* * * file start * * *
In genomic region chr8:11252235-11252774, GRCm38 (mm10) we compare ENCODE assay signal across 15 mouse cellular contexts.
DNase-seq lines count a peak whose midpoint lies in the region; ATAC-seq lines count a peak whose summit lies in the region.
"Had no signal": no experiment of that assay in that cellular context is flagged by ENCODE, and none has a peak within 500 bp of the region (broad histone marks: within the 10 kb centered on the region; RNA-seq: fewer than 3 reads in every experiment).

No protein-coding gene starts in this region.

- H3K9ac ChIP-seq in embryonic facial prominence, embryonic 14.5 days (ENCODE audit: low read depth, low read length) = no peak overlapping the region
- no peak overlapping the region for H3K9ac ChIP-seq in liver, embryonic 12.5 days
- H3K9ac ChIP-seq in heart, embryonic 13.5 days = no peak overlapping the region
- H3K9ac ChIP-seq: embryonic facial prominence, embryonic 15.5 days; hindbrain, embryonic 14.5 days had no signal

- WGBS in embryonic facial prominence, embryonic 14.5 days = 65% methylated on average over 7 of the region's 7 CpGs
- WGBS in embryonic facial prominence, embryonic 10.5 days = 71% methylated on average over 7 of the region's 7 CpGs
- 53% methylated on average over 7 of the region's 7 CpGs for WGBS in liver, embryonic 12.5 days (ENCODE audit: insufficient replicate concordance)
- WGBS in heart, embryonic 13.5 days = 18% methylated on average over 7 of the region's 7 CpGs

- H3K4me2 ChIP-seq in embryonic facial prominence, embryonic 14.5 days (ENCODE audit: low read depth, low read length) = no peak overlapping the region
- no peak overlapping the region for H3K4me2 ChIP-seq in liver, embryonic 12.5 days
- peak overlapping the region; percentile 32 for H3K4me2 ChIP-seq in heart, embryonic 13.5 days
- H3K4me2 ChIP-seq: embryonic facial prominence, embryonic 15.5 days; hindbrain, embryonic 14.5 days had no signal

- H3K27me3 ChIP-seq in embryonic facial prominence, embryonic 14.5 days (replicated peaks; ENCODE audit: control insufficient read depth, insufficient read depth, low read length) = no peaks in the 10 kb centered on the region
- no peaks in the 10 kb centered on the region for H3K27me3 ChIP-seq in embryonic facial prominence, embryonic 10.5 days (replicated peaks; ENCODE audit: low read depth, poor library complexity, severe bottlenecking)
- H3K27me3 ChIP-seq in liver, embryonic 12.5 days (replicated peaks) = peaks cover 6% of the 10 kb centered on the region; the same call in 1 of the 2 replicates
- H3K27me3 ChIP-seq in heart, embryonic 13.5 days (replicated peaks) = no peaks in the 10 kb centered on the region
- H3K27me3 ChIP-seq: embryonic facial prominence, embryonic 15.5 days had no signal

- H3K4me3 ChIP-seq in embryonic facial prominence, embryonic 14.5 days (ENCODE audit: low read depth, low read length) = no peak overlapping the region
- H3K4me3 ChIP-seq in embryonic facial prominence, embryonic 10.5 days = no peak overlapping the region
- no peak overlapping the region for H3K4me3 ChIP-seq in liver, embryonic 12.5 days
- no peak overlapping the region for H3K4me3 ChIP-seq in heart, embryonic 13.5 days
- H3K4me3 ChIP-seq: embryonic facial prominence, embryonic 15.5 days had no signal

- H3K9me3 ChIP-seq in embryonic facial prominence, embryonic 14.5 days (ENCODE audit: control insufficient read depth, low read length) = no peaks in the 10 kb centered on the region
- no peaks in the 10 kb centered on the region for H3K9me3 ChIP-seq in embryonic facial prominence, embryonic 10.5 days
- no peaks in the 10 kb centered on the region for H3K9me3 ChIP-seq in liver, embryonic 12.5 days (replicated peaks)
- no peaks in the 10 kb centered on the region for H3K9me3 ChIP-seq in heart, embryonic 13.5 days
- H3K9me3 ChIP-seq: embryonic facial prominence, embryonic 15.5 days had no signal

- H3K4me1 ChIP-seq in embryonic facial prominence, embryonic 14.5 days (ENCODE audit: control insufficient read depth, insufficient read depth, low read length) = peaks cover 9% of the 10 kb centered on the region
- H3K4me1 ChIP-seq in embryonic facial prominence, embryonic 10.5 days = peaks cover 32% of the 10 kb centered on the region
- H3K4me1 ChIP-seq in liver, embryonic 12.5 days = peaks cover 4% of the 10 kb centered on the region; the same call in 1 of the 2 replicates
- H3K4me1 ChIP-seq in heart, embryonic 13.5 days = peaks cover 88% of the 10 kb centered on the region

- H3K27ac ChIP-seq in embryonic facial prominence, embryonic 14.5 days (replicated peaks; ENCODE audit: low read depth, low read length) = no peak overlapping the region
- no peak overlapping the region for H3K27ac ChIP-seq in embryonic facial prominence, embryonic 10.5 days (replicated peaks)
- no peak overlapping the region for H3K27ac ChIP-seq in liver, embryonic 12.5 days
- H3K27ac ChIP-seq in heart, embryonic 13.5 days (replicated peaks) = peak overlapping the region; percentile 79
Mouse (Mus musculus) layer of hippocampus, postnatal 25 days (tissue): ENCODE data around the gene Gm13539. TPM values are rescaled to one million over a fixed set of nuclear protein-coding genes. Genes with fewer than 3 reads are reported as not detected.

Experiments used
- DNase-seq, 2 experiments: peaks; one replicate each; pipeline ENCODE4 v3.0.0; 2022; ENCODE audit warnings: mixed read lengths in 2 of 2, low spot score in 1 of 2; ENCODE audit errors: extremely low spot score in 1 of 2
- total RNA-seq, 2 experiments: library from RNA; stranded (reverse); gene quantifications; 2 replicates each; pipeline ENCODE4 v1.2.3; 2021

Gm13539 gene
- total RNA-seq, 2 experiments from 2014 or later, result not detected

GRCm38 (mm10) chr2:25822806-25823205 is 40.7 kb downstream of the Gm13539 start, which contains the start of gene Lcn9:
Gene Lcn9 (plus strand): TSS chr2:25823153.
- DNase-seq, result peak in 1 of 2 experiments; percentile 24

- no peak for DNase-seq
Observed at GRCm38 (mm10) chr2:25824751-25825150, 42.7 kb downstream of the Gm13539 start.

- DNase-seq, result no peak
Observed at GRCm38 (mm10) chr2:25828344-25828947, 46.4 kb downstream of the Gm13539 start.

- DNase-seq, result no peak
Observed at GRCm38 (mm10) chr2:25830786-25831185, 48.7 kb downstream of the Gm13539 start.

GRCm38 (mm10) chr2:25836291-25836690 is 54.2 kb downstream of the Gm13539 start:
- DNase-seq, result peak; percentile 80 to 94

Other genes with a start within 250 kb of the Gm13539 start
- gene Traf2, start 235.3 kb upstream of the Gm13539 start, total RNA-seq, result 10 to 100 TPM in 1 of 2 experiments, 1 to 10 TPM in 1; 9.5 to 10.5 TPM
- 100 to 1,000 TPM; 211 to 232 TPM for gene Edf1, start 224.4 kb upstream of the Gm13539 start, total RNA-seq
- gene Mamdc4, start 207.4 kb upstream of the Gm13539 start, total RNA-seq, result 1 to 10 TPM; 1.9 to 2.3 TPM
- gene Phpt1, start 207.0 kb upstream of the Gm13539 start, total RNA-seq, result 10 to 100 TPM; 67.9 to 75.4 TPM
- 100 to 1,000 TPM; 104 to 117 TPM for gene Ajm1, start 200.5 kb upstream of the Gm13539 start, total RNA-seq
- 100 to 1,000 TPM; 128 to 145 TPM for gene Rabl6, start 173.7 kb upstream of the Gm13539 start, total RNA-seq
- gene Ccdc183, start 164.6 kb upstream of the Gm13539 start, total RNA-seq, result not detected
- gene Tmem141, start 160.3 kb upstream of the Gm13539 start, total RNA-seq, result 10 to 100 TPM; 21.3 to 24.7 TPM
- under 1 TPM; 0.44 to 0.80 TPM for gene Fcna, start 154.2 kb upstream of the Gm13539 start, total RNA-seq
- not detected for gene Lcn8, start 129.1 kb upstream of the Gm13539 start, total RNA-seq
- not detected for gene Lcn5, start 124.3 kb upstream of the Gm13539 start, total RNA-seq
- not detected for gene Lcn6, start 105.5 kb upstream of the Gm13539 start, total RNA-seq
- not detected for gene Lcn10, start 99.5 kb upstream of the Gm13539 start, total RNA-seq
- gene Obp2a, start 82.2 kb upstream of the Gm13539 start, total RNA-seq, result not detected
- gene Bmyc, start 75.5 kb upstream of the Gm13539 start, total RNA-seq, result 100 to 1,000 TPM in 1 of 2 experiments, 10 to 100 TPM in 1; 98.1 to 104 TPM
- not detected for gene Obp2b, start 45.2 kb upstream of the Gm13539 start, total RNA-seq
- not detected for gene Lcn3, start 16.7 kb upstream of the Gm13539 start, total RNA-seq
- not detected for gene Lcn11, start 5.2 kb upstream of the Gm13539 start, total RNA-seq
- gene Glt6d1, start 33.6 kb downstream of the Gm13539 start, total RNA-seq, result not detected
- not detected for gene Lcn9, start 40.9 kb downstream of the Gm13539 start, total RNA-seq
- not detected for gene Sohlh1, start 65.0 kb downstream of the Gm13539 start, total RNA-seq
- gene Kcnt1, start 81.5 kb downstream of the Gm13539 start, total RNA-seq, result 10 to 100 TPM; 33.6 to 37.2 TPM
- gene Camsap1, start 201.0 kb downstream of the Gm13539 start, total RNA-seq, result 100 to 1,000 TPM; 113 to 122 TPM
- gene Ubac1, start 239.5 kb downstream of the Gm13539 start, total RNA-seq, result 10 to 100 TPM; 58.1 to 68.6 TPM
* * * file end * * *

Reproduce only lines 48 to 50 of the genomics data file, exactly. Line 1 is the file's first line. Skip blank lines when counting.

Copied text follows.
- DNase-seq, result peak in 1 of 2 experiments; percentile 24

- no peak for DNase-seq
Observed at GRCm38 (mm10) chr2:25824751-25825150, 42.7 kb downstream of the Gm13539 start.